PEORIA — Nearly two years after Brendt Christensen was arrested on charges of kidnapping and killing visiting University of Illinois scholar Yingying Zhang, a jury convicted him for the crime Monday after nine days of trial, 35 witnesses and two hours of deliberation.
It wasn’t much of a surprise, given that Christensen's lawyers admitted he killed Ms. Zhang in their opening statement, but the guilty verdict put a cap on a case that has captivated the University of Illinois community and garnered international attention.
Christensen was also found guilty on two counts of lying to FBI agents, as he first told them he was sleeping or playing video games the day Ms. Zhang disappeared, and then that he picked her up but dropped her off a few blocks away.
Now the same jury of seven men and five women will decide whether to sentence Christensen to life in prison or death, an option that was abolished in 2011 in Illinois but is still available for federal cases such as this.
That will be decided when the sentencing phase of the trial begins July 8. Prosecutors will give their reasons for why Christensen deserves the death penalty, and the defense will argue why he does not.
The jury will be instructed to weigh these reasons, and for Christensen to receive the death penalty, a unanimous decision will have to be reached.
If just one juror isn't convinced Christensen deserves the death penalty, he will be sentenced to life in prison without parole.
* * * * *
UPDATE, 1:30 p.m.:
PEORIA — The jury in the trial of Brendt Christensen has reached a verdict, which is expected to be announced at 2 p.m.
An email notifying the press was sent less than two hours after deliberations began.
Christensen faces three charges:
— Kidnapping resulting in the death of Yingying Zhang, a visiting scholar at the University of Illinois from China.
— Lying to the FBI by saying he slept and played video games on June 9, 2017, the day Ms. Zhang was last seen.
— Lying to the FBI by saying that after he picked up an Asian woman, he dropped her off a few blocks away.
Lawyers for both sides presented their closing arguments this morning.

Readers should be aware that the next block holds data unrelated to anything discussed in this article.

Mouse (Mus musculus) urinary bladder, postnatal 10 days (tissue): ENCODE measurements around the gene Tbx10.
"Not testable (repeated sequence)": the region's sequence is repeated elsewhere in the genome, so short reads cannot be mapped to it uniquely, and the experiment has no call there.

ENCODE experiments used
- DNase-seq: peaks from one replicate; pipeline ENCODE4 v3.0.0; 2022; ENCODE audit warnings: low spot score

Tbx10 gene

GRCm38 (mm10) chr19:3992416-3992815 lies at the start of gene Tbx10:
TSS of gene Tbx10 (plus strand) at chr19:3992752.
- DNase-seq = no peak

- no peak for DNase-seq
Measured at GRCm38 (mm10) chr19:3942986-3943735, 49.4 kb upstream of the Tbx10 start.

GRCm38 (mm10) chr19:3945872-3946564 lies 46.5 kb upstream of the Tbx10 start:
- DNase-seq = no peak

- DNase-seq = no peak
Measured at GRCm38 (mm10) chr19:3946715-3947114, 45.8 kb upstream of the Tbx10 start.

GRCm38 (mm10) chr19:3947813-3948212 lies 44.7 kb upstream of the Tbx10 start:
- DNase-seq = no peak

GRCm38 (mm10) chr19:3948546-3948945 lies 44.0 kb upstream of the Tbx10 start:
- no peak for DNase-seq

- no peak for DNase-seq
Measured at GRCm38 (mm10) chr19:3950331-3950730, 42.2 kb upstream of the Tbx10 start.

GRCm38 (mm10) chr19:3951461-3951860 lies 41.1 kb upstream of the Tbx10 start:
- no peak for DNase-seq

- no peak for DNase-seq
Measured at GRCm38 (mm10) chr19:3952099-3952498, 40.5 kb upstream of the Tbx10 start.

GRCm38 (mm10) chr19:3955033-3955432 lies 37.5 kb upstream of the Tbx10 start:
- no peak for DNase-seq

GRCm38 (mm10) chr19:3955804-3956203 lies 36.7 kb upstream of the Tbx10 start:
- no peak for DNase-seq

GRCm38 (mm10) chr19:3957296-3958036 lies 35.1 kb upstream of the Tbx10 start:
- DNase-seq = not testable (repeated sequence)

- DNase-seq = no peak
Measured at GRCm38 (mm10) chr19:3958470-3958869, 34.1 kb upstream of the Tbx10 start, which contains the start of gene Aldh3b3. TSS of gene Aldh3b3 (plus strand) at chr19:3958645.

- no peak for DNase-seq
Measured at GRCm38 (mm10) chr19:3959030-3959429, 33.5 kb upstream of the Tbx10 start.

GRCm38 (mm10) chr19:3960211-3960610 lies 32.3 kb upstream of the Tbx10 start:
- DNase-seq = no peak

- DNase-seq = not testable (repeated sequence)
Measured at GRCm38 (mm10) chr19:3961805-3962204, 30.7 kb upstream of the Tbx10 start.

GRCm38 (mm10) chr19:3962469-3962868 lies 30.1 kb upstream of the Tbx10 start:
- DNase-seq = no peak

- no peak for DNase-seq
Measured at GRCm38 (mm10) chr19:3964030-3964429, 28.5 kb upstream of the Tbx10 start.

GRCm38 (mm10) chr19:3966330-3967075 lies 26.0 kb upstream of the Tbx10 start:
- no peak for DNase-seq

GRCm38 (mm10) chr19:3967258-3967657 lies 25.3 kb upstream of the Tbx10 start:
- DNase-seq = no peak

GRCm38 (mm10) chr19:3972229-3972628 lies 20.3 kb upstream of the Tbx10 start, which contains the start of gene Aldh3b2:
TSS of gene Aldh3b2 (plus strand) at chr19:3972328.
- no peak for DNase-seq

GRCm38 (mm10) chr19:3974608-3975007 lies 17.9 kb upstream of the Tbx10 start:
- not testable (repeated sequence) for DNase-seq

* * * * *
UPDATE, 11:35 a.m.:
PEORIA — It was a packed courthouse this morning in Peoria, including a heavy media contingent, visitors, a University of Illinois spokeswoman, the family of slain University of Illinois visiting scholar Yingying Zhang and lawyers and clerks.
In his closing argument, Assistant U.S. Attorney Eugene Miller stood at the lectern facing the jury and tied together the evidence presented over eight days of trial, from the recording to Ms. Zhang's DNA at Christensen's apartment.
"He kidnapped her, he murdered her, and he covered up his crime," Miller began, "after months of planning and premeditation."
This case has "always been about the search for Yingying," he said. "There is only one person that is responsible, and he sits right there, the defendant, Brendt Christensen," who was wearing khakis and a blue dress shirt.
He said Christensen's "downward spiral," as the defense put it, was "caused by the defendant's own decisions that were the product of a 27-year-old man afraid to give up his way of life."
Miller said "idle hands are the devil's workshop" and argued that Christensen used his idle time to plan the murder.
"He didn't know (his victim) by name. She was still in China," he said.
In December 2016, he drunkenly told his wife about his interest in serial killers, which spooked her, Miller said.
And in March 2017, he told an intern at the UI Counseling Center that he had made murderous plans but abandoned them, Miller said.
Miller said that when Christensen's wife left for taht weekend in June 2017, Christensen had the opportunity to act on his plans.